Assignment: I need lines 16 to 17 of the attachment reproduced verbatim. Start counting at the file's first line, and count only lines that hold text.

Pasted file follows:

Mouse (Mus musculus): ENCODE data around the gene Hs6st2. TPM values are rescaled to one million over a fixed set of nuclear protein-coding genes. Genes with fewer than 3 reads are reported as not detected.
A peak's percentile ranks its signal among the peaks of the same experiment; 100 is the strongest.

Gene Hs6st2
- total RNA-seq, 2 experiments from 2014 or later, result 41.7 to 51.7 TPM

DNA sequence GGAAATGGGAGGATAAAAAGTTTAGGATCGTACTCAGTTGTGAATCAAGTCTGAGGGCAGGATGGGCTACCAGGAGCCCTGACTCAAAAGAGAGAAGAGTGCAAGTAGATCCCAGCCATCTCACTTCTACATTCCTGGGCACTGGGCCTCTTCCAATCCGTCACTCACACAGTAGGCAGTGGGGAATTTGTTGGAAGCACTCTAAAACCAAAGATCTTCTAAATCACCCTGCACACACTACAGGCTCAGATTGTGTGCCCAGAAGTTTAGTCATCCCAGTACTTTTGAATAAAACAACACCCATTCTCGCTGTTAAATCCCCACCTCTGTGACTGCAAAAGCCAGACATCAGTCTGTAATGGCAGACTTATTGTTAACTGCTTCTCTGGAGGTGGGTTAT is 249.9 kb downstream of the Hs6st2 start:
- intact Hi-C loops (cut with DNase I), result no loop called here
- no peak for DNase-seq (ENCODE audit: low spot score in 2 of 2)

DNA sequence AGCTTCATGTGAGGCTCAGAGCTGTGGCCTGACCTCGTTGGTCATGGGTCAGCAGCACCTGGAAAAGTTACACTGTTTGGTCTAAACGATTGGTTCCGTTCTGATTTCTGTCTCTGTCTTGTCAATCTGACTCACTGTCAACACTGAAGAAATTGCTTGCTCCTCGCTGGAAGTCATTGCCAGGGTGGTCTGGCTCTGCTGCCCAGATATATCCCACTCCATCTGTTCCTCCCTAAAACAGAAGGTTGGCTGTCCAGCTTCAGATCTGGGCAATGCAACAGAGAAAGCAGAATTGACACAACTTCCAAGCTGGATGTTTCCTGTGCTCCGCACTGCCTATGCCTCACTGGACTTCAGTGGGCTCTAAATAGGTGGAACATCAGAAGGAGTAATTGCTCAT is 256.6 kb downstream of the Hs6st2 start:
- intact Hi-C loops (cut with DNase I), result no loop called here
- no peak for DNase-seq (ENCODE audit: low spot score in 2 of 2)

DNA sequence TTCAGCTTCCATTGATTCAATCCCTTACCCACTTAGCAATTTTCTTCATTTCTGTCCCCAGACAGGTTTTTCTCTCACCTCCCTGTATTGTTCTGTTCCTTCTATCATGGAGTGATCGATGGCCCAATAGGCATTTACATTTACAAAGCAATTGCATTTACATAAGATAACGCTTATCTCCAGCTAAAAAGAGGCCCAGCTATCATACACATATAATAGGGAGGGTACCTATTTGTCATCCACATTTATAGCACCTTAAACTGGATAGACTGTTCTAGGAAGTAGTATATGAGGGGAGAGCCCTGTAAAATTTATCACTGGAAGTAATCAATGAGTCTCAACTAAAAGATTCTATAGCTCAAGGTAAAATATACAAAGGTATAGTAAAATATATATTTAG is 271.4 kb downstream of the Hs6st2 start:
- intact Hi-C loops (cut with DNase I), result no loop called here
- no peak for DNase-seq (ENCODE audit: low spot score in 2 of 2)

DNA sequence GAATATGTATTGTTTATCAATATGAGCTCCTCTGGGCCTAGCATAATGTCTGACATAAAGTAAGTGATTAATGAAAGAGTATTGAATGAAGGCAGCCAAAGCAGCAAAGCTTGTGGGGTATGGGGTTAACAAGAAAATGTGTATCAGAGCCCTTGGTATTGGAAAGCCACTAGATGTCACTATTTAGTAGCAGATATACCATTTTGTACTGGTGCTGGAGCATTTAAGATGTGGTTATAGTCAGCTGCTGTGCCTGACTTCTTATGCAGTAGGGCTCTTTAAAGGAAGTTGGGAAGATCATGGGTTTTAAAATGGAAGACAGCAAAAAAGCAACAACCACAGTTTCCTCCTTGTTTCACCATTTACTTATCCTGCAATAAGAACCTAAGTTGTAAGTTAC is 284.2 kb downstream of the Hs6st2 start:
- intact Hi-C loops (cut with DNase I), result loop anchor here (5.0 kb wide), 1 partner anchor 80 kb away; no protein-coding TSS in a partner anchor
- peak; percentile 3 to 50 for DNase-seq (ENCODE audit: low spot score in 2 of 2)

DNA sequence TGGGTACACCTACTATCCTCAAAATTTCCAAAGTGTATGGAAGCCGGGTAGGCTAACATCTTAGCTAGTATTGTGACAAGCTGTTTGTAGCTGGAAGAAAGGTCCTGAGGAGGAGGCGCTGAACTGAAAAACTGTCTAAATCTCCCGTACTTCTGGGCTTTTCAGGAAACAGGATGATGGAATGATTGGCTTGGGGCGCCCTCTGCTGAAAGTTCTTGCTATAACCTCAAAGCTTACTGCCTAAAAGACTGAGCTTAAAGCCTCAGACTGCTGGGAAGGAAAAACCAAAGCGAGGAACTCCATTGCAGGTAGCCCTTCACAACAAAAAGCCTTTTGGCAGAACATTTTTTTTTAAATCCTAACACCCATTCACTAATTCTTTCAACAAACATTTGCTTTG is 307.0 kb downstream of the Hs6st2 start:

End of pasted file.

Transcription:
- peak; percentile 3 to 50 for DNase-seq (ENCODE audit: low spot score in 2 of 2)

DNA sequence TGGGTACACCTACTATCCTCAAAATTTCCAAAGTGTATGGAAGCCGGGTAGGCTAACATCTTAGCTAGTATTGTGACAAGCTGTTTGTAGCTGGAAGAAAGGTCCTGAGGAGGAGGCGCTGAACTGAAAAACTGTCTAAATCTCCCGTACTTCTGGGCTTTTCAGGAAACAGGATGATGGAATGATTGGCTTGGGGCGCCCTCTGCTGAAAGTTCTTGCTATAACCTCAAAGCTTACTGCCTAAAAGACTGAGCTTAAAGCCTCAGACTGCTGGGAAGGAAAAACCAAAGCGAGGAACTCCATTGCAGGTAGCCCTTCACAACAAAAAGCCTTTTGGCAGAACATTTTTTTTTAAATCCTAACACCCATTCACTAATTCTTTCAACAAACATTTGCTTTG is 307.0 kb downstream of the Hs6st2 start: